Syria prefers alliance with Israel over Iran, Liel says

Former Foreign Ministry director-general describes unofficial talks with Syria during the war.

alon liel 88 (photo credit: Courtesy)
alon liel 88
(photo credit: Courtesy)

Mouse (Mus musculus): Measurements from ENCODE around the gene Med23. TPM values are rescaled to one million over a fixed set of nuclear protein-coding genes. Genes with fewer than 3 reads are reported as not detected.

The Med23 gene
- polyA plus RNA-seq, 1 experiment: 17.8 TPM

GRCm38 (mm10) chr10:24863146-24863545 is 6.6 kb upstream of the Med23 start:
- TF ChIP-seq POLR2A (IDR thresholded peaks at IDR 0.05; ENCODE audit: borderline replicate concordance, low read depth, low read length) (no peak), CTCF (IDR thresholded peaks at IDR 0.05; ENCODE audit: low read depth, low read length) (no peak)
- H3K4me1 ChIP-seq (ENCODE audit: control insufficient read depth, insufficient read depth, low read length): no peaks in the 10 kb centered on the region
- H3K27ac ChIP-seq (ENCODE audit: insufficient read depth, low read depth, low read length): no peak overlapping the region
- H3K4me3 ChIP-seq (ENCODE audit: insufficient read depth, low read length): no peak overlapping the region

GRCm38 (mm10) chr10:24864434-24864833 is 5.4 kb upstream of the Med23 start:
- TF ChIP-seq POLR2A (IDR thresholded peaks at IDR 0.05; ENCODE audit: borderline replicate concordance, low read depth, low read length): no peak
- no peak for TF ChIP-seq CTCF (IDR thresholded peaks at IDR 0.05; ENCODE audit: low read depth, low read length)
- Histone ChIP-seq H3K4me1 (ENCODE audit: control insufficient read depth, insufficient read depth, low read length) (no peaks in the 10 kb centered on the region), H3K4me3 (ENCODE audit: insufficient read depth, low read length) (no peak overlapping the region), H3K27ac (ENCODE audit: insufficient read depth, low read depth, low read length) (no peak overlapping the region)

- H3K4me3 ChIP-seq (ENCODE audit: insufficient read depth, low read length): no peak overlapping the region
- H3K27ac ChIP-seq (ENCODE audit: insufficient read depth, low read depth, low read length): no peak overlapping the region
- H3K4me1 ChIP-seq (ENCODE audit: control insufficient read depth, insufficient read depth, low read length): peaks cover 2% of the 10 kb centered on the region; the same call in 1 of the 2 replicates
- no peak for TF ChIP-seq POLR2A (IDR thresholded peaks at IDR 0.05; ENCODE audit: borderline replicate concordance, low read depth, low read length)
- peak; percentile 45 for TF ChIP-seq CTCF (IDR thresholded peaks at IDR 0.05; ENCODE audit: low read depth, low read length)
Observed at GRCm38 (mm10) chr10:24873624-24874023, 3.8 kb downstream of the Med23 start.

Syria is more interested in creating an alliance with Western countries, including Israel, than it is with its current relationship with Iran, according to former Foreign Ministry director-general Alon Liel. "Their alliance with Iran is not a natural one for the Syrians. They are not happy about it," said Liel. But the country is so isolated at this time that it would be foolish for it to give up that relationship unless it had forged a new one with Western countries, he said. As part of that bid, Syria was interested in seeking peace with Israel, Liel told reporters at a conference at the Netanya Academic College. It was the first time he had spoken publicly about the series of private secondary level talks, known as Track-2, that he had held with the Syrian officials for two-and-a-half years in hopes of brokering an understanding between the two enemy countries. The last meeting, he said, was held during the war last summer when the Syrians wanted to come to Europe to meet representatives from the Israeli government to talk about peace, even though Syria was allied both with Hizbullah and Iran. "A Syrian party suggested we should have a high-level meeting since it was an emergency situation," said Liel. "I talked to several people [in the government] and the answer was no." "This was mainly because of the Americans. The Israelis do not want to embarrass the Americans," he later told The Jerusalem Post. It was a response similar to the one he received in January 2004 when he first told the government that Syrian President Bashar Assad was interested in talking with Israel. Since the story of the private meetings Liel held with Syrian officials first broke in Haaretz earlier in the week, both Prime Minister Ehud Olmert and the Syrian government have denied the story. On Thursday, however, Liel said that he kept the government abreast in writing of every meeting. What happened to the reports is for the government to worry about, said Liel. He added that as a veteran government official, he knew whom to contact when he wanted to present information. Liel described how the first Syrian overture to him occurred with the help of a Turkish diplomat who got in touch with him while Liel was on a private visit to Istanbul. He said that Assad had asked Turkey to mediate because it had good relations with both governments. "The message was passed to our Prime Minister's Office by the Turks directly and by myself," said Liel. The response was, "the Americans do not want us to do it," said Liel. For several months both he and Turkey tried to pressure Israel to change its mind, said Liel. When the government would not budge, Liel said, he came up with the idea of holding a series of Track 2 meetings rather than Track-1, which would have included high-level officials on both sides. At no time was he officially representing the Israeli government, he said, although he added he hoped his work would lead to a more formal understanding between the two countries. Liel insisted that he did inform the government of the meetings that occurred between him, a number of other Israelis, Syrian officials and some private individuals, including Syrian-American Ibrahim Suleiman. Similarly, the Syrian and Turkish governments were also kept in the loop, Liel said. A European government was involved, but Liel refused to identify which country had helped them. "What is important is that for two-and-a-half years we carried the message to the Israeli administration - not to one, not to two, not to three, and not to four officials; it was more - that Assad wants to talk and he is serious," said Liel. Initially Liel said he told the Syrians that the Israeli reluctance was the result of the Gaza withdrawal. "We explained to them that Israel cannot do Gaza and the Golan Heights together," said Liel. Then Israel left Gaza and they explained that it was because of further planned withdrawals under convergence. But now, Liel said, Olmert has dropped the convergence plan and on top of that, because of internal difficulties within the Palestinian Authority, it was not possible to hold talks with the Palestinians. So he thinks it is time that the Israeli public understands that it is possible to pursue peace with Syria. Unlike the Palestinians, Assad was capable of concluding peace talks with Israel, said Liel. "It is very clear to us that Assad wants to talk. This doesn't guarantee an agreement, but he is interested in launching negotiations with us," said Liel. In their talks with the Syrians, Liel said, he and others came up with an informal plan that he believed could solve the issue of the Golan Heights which Israel captured from Syria in 1967 during the Six Day War. The two groups also discussed confidence building measures including the return of the bones of Eli Cohen, an Israeli who was killed by the Syrians for spying for Israel in the 1960s. As part of the understanding Liel helped draw up, Israel would withdraw from the Golan Heights back to the 1967 lines within a time frame of five to 15 years. A park, covering most of the Golan Heights, would be set up as a buffer zone with free access to Israelis. Israel would continue to control water use in the Jordan River and the Kinneret. Syria would end its support for Hizbullah and Hamas as well as agree to distance itself from Iran.